Copyright © 2018 Albuquerque Journal
Two Albuquerque firms are providing the solar electricity and network operations assistance needed for NASA’s InSight spacecraft to power up and phone home from Mars.
SolAero Technologies Corp. built the solar panels now powering the spacecraft, which landed on Mars on Monday.
And Metis Technology Solutions supplies round-the-clock operations support for NASA’s Deep Space Network to send data back and forth between InSight and Earth. Both are homegrown New Mexico companies that have worked with NASA for years, offering critical components and engineering services for its near-earth and deep-space missions. It’s behind-the-scenes work that enables many of the essential functions of space-exploration probes like InSight, said Metis Space Division Manager Jim Theiss.
“We’re kind of like the phone operator who prepares the communication system to make sure it’s pointed right and working,” Theiss said. “… We’re the network operations analysts for every space probe. NASA managers tell us they need connectivity, and we roll up our sleeves to make it happen.”
For its part, SolAero has built the solar panels that power nearly every NASA flight to the moon, Mars, Mercury, Jupiter and even the sun over the past two decades, said SolAero CEO Brad Clevenger.
“We’ve supported 41 NASA missions in the last 20 years,” Clevenger said. “The Mars InSight mission is just the latest one.”
That includes NASA’s Parker Solar Probe, which launched in August on a first-ever voyage to the sun’s outer atmosphere, and NASA’s forthcoming Europa Clipper mission to Jupiter’s Europa moon.
The company, which employs 325 at two facilities at Sandia Science and Technology Park, is recognized as one of the world’s leading manufacturers of photovoltaic panels for spacecraft. It makes triple-junction photovoltaics with three levels of stacked solar cells to capture more sunlight, increasing power even in the darkest corners of space. Its carbon structures and assemblies are designed to withstand intense radiation and extreme temperatures.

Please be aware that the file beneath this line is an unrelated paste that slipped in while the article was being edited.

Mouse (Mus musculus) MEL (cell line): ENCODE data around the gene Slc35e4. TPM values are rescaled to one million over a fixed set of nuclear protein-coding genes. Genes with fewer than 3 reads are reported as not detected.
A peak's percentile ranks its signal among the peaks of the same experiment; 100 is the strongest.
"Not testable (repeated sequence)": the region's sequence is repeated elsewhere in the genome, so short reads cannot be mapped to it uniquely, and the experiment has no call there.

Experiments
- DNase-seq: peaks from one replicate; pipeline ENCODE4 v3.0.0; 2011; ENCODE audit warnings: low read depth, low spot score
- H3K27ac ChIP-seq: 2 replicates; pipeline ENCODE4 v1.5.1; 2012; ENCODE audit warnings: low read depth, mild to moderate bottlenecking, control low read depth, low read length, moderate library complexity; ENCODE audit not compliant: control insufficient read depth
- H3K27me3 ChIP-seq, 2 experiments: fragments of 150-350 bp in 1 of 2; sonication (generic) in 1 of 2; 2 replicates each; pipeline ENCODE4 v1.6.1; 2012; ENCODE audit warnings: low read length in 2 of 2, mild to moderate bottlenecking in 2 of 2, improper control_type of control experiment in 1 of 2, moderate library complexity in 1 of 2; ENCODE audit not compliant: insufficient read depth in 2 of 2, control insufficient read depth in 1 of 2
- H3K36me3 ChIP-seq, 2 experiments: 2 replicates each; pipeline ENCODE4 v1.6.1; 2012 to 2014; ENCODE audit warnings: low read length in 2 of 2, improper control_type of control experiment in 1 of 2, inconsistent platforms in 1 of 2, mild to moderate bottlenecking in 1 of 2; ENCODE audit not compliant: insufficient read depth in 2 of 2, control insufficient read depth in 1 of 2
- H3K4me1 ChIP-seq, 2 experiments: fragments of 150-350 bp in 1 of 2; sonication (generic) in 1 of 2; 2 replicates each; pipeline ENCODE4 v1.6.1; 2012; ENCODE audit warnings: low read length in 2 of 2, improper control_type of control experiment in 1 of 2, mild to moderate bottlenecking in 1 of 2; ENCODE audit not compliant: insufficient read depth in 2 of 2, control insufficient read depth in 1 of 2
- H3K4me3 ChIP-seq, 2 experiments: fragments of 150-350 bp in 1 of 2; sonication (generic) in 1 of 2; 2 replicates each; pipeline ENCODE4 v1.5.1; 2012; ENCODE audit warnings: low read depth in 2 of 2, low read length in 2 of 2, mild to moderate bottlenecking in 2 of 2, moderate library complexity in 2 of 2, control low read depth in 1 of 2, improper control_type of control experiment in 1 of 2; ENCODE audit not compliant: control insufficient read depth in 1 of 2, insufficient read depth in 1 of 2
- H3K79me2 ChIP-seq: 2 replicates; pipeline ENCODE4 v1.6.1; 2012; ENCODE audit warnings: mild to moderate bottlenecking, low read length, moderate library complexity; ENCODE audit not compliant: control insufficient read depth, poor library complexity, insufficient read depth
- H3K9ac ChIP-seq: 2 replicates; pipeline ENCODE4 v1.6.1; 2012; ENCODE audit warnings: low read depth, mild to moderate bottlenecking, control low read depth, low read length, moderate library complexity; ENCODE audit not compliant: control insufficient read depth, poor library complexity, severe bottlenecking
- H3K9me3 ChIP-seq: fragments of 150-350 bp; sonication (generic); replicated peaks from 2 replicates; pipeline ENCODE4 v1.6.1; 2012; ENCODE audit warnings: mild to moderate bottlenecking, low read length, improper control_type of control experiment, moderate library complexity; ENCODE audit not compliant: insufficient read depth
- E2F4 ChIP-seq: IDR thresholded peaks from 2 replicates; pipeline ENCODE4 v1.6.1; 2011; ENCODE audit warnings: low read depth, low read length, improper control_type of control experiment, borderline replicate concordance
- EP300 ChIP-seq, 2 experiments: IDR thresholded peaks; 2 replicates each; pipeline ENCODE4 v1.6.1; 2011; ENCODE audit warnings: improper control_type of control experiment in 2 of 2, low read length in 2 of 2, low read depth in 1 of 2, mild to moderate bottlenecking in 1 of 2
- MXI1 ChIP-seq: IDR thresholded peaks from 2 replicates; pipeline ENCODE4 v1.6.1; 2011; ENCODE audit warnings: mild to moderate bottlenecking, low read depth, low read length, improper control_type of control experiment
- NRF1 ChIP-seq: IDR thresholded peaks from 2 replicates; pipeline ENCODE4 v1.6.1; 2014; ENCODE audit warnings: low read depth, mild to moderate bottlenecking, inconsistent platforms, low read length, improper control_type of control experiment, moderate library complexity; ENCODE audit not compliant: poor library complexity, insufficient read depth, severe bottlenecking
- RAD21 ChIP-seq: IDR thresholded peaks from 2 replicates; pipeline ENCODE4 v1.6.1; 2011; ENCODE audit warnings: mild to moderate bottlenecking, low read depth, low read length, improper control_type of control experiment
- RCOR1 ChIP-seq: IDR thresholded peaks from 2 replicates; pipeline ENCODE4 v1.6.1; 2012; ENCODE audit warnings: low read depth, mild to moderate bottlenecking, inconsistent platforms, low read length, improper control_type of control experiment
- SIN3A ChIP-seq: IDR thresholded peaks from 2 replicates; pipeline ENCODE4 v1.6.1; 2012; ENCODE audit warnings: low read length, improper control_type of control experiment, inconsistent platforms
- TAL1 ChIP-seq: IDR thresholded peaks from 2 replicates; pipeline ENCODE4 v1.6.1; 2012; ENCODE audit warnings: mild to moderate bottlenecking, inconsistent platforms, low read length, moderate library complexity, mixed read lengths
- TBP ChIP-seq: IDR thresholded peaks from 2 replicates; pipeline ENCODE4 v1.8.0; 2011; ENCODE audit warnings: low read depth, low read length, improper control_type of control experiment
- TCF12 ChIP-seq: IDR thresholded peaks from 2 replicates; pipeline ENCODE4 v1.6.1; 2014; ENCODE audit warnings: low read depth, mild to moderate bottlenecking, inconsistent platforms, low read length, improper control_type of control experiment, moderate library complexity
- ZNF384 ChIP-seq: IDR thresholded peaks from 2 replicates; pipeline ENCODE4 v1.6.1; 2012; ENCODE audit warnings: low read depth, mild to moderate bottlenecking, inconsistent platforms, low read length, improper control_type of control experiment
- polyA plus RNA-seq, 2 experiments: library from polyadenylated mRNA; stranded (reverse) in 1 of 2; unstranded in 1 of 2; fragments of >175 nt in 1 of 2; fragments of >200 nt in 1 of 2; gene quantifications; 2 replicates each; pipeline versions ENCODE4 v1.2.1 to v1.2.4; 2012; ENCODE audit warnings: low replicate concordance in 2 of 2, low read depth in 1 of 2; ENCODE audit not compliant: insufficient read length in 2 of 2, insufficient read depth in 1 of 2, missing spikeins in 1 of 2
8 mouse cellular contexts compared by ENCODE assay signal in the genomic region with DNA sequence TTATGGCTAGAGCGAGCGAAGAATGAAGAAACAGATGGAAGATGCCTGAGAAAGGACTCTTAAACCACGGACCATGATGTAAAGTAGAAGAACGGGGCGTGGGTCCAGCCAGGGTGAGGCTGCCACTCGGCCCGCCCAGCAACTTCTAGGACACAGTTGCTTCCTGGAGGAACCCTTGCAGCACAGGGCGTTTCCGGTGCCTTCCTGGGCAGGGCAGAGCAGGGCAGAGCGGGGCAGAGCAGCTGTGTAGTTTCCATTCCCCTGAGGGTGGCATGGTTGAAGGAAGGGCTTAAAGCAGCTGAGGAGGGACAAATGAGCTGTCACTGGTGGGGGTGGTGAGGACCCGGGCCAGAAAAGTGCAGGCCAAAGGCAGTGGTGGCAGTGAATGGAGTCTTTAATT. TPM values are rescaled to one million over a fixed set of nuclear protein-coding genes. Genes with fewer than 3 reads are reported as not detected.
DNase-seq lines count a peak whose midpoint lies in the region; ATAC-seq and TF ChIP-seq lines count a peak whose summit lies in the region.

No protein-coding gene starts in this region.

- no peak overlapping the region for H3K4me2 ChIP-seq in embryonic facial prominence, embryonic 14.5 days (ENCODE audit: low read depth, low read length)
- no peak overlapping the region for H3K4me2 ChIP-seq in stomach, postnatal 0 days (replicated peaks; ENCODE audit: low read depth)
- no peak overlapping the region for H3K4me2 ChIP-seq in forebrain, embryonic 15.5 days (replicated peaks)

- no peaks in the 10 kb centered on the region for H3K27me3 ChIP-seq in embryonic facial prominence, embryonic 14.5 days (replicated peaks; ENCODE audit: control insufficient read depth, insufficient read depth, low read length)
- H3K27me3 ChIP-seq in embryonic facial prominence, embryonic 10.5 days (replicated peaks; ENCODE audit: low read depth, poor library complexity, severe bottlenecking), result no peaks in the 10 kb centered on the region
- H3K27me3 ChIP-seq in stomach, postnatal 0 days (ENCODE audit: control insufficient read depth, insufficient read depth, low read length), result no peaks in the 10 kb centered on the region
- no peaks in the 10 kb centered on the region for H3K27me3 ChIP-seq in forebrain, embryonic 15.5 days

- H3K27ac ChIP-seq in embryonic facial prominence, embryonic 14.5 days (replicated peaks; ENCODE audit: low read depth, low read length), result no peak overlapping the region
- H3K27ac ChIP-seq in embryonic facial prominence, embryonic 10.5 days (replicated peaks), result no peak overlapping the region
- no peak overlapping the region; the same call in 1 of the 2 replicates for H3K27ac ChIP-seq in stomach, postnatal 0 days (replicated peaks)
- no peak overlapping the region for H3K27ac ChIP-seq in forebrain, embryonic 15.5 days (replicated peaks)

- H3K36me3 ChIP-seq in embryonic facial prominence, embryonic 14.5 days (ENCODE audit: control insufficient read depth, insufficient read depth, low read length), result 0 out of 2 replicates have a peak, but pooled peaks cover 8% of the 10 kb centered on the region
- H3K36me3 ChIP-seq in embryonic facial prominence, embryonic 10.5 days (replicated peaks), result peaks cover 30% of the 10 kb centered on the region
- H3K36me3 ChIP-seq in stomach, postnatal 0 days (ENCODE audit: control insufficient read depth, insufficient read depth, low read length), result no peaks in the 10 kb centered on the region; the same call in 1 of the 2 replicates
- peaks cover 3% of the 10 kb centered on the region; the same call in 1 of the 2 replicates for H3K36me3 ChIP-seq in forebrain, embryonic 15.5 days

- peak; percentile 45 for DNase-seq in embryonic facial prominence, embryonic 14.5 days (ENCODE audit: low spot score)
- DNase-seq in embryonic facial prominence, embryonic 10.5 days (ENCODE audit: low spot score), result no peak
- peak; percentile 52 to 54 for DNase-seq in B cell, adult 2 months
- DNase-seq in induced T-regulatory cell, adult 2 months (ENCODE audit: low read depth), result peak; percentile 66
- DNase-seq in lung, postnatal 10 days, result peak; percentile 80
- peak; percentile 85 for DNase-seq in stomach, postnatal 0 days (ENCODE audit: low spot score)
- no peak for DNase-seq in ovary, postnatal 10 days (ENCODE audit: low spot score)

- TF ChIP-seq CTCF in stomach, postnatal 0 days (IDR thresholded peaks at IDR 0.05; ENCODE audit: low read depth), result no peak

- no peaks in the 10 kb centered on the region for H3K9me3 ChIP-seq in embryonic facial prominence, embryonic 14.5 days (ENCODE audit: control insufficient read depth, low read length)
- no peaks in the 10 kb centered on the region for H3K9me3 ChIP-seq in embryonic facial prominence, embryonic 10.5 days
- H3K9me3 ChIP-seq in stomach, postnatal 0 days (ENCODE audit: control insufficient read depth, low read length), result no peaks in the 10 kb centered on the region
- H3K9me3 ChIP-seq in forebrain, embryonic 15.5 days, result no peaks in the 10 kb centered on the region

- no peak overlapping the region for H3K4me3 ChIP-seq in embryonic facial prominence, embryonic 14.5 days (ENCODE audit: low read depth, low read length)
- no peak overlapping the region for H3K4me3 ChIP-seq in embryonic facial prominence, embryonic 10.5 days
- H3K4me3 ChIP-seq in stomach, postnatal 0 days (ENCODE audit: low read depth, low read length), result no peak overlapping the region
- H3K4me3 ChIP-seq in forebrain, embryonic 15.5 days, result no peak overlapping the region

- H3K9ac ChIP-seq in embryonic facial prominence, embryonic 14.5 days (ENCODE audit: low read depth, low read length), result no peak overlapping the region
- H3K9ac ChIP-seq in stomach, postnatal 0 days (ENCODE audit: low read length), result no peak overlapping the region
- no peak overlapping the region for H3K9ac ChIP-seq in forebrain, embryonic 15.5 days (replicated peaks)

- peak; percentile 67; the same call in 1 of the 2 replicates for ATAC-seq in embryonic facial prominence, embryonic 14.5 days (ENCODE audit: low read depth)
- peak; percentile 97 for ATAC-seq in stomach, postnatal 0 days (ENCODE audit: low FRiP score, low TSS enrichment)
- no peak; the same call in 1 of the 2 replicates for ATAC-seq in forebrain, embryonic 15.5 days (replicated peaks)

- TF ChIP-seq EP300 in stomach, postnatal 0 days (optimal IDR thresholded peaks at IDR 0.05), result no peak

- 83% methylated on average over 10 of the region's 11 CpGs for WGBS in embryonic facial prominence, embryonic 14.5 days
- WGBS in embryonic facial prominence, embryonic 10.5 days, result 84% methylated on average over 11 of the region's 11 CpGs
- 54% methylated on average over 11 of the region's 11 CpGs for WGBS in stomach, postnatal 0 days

The panels on InSight are unique compared to other missions because they’re mounted on “ultraflex” material, a lightweight synthetic mesh fabric that’s more flexible than other structures, Clevenger said. That allowed the panels to be folded and stowed aboard the InSight during its six-month journey to Mars.
“It folds up very tightly and deploys later into a stiff structure,” Clevenger said. “We’re now waiting for the InSight lander to take a selfie of the solar panels fully deployed on the surface of Mars.”
Northrop Grumman Innovation Systems created the ultraflex material. SolAero used it to make the spacecraft’s two solar panels, which Northrop Grumman assembled. Together, they produce about 600 watts of electricity, which is all InSight needs to manage its exploratory tasks and data communications with Earth over the next two years.
“NASA is great at designing spacecraft that need only a little power to accomplish missions,” Clevenger said. “The InSight arrays are providing the equivalent of just a few light bulbs, which is enough to do all its work.”
Metis Technology has an 11-member team working 24/7 with NASA’s Deep Space Network, which manages the communications system for the Jet Propulsion Laboratory in California. That includes massive radio antennas in Australia, Spain and California, which send and receive signals to and from InSight and all of NASA’s other space probes. Metis’ network operation analysts provide the coordinates needed for NASA communication with spacecraft.
“We do the math and science needed for the radio antennas to talk with the Martian satellites and probes,” Theiss said. “We identify antenna pointing instructions, angles, and which of the antennas are needed to accomplish communications tasks at any given time. We make all the system components line up for sending and receiving signals.”
All data from the massive radio arrays is sent to Pasadena, Calif., and from there to the Jet Propulsion Laboratory room where NASA is watching the Mars lander.
The firm, founded in 2010 by earth and space scientist Joy Colucci, employs about 100 people under NASA and Air Force support contracts for space missions, satellite operations and aeronautics-related work. Since 2014, it’s provided operation services to the Deep Space Network as a subcontractor for Virginia-based Preston, which supports NASA’s Space Communications Network Services.
“We’re thrilled to be part of the Deep Space Network team,” Colucci said. “We get to support almost all the high-visibility missions like Mars InSight and the Parker Solar Probe, which was the most recent one before this.”
At SolAero as well, excitement remains high on space missions, despite the company’s long history working with NASA.
“You could see almost every computer at the SolAero plant tuned into the Mars landing last Monday,” Clevenger said. “Everyone stopped what they were doing to watch. We’re really proud to be part of it.”